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Oprah Winfrey is backing away from an untitled documentary from acclaimed filmmakers Amy Ziering and Kirby Dick, two weeks before the film was set to premiere at the Sundance Film Festival.

Winfrey joined the project as an executive producer and set the doc to release as part of her overall deal with Apple TV Plus. She has returned the film to Ziering and Kirby, who will retain their premiere slot and seek new distribution. A Sundance Film Festival spokesperson did not immediately respond to Variety‘s request for comment.

“I have decided that I will no longer be executive producer on The Untitled Kirby Dick and Amy Ziering Documentary and it will not air on Apple TV+. First and foremost, I want it to be known that I unequivocally believe and support the women. Their stories deserve to be told and heard. In my opinion, there is more work to be done on the film to illuminate the full scope of what the victims endured and it has become clear that the filmmakers and I are not aligned in that creative vision,” Winfrey said in a statement.

“Kirby Dick and Amy Ziering are talented filmmakers. I have great respect for their mission but given the filmmakers’ desire to premiere the film at the Sundance Film Festival before I believe it is complete, I feel it’s best to step aside. I will be working with Time’s Up to support the victims and those impacted by abuse and sexual harassment,” she concluded.

The film, shrouded in secrecy but reported to involve rape accusers of music and fashion mogul Russell Simmons, now enters Park City, Utah as an acquisition title. Dick and Ziering expressed disappointment in Winfrey in their own statement.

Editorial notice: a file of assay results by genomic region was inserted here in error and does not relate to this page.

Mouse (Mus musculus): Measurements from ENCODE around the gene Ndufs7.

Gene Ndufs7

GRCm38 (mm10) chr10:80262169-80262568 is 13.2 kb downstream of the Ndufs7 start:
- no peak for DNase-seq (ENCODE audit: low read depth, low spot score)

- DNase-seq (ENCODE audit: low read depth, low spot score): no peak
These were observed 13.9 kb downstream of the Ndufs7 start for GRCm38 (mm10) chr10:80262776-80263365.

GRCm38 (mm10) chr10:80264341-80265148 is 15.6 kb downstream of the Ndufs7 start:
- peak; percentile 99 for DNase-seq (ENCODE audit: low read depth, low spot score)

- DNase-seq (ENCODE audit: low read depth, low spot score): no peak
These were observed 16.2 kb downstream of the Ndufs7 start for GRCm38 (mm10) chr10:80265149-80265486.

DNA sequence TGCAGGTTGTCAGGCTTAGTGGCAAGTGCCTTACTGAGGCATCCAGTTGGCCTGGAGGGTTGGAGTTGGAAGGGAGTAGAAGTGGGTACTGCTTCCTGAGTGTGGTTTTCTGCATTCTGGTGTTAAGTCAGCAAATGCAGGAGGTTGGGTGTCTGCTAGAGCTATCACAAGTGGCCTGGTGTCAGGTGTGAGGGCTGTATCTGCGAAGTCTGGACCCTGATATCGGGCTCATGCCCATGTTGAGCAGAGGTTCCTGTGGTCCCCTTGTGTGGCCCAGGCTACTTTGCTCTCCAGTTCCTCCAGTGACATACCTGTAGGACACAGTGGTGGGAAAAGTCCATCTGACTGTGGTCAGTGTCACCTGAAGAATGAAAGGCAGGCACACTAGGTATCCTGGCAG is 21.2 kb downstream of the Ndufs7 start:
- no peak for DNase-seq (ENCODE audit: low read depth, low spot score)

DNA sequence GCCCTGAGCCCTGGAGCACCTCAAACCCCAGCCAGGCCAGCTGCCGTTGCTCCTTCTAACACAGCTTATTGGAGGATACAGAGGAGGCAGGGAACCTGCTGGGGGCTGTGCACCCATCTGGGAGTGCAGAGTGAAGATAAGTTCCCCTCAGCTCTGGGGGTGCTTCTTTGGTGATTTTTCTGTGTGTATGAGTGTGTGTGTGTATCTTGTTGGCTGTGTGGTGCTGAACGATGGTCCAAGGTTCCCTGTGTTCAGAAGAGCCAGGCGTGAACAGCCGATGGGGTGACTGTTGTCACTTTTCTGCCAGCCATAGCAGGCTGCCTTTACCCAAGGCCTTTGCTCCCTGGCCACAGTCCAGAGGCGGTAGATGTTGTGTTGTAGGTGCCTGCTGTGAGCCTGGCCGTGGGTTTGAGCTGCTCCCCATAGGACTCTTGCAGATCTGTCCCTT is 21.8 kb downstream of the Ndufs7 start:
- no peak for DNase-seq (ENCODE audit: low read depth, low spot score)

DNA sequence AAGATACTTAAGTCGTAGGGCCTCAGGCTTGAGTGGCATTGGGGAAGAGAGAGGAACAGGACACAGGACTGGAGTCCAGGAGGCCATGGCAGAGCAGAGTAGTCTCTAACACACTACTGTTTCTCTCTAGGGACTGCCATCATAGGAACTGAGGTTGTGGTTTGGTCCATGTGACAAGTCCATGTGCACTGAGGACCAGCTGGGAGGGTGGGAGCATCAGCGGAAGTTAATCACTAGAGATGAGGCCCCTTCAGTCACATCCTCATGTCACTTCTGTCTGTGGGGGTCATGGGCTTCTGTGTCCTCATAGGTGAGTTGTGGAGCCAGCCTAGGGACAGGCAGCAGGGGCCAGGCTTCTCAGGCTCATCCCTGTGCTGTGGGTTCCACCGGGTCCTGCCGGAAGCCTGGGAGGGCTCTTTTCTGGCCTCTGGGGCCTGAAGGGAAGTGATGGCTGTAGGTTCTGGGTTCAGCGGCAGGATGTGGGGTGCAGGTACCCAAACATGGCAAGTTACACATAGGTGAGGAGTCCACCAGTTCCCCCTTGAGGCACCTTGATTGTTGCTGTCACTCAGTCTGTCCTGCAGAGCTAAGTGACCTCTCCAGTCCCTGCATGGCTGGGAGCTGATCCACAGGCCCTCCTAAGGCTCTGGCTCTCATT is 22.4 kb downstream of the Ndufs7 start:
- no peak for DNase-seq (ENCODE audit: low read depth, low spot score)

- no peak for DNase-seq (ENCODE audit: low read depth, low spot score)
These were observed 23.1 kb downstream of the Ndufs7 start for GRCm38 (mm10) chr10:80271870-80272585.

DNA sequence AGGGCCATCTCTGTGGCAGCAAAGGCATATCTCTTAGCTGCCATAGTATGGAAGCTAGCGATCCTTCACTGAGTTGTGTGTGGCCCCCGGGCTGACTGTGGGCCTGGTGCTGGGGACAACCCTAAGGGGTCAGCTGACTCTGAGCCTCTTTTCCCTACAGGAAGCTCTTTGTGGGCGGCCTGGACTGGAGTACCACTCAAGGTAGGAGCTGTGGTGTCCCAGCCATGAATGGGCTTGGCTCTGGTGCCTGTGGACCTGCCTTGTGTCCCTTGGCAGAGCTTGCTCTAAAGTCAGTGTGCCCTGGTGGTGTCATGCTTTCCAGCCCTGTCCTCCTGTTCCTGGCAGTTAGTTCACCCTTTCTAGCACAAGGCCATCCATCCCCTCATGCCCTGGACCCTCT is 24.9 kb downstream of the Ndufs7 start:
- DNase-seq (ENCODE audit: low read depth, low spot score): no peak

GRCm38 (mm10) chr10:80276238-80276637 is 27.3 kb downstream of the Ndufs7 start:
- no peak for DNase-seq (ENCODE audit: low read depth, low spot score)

“Revealing hard truths is never easy, and the women in our documentary are all showing extraordinary strength and courage by raising their voices to address sexual abuse in the music industry. While we are disappointed that Oprah Winfrey is no longer an Executive Producer on the project, we are gratified that Winfrey has unequivocally said she believes and supports the survivors in the film,” said the pair.

“The #MeToo experiences of Black women deserve to be heard, especially against powerful men, so we will continue with our plans to bring the film to The Sundance Film Festival. This film, more than two years in the making, will be our eighth film to premiere at Sundance. The film is a beacon of hope for voices that have long been suppressed, and an inspiration for anyone wanting to regain their personal power,” they said.

Ziering and Dick are previous Oscar nominees for explosive docs like “The Invisible War” and “The Hunting Ground.”